What are the Symptoms of Gingivitis?

Gingivitis (Gum Disease)

Gingivitis is an early stage of gum disease (periodontal disease) that is characterized by inflammation of the gums (gingiva). The condition is typically caused by poor oral hygiene and the buildup of plaque and tartar on the teeth. Common symptoms of gingivitis include:

  1. Gum Redness and Swelling:
    • Gums appear red, swollen, and may be more sensitive or tender to the touch.
  2. Bleeding Gums:
    • Gums bleed easily, especially during brushing, flossing, or eating.
  3. Bad Breath (Halitosis):
    • Persistent bad breath that may not go away even with regular oral hygiene.
  4. Receding Gums:
    • Gums may start to pull away or recede from the teeth, making the teeth appear longer.
  5. Tender or Painful Gums:
    • Gums can be sore, tender, or painful to the touch or while chewing.
  6. Changes in Gum Color:
    • Gums may change in color, appearing bright red or purplish instead of their normal pink color.
  7. Gum Bleeding During Brushing or Flossing:
    • Bleeding occurs when brushing, flossing, or eating, indicating inflammation and irritation of the gums.
  8. Formation of Pockets Between Teeth and Gums:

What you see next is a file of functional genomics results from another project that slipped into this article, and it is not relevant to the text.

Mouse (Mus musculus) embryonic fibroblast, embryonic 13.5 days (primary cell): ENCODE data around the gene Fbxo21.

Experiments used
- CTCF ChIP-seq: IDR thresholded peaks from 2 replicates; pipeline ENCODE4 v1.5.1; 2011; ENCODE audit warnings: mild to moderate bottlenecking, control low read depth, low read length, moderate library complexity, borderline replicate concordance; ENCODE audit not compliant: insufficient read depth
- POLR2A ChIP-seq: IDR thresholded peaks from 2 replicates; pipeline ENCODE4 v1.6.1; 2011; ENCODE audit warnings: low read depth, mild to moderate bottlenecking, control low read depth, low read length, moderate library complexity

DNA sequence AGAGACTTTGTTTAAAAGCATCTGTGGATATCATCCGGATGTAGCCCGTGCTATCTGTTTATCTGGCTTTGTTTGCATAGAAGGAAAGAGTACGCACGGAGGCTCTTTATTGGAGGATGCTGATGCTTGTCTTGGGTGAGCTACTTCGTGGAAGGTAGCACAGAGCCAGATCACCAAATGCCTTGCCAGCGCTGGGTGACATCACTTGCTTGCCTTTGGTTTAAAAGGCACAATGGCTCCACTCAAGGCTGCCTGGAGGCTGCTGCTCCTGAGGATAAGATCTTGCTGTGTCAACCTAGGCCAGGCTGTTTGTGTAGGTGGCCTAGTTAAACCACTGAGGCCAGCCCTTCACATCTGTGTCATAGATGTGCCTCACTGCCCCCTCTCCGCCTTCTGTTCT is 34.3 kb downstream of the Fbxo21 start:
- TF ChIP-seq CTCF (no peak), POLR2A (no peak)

• Spaces or pockets can develop between the teeth and gums, often a sign of advanced gingivitis or early-stage gum disease.
  9. Loose Teeth or Tooth Mobility:
    • In severe cases, gingivitis can lead to loosening of teeth due to the weakening of the supporting structures.
  10. Dental Plaque and Tartar Buildup:
    • The presence of plaque, a sticky film of bacteria, and hardened tartar (calculus) on the teeth and along the gumline.

Gingivitis can often be prevented or managed through good oral hygiene practices, including regular brushing, flossing, and routine dental check-ups and cleanings. If left untreated, gingivitis can progress to a more severe form of gum disease called periodontitis, which may lead to irreversible damage to the gums, teeth, and supporting bone structure. If you suspect you have gingivitis or are experiencing any of these symptoms, it’s essential to consult a dentist or periodontist for proper evaluation and appropriate treatment.

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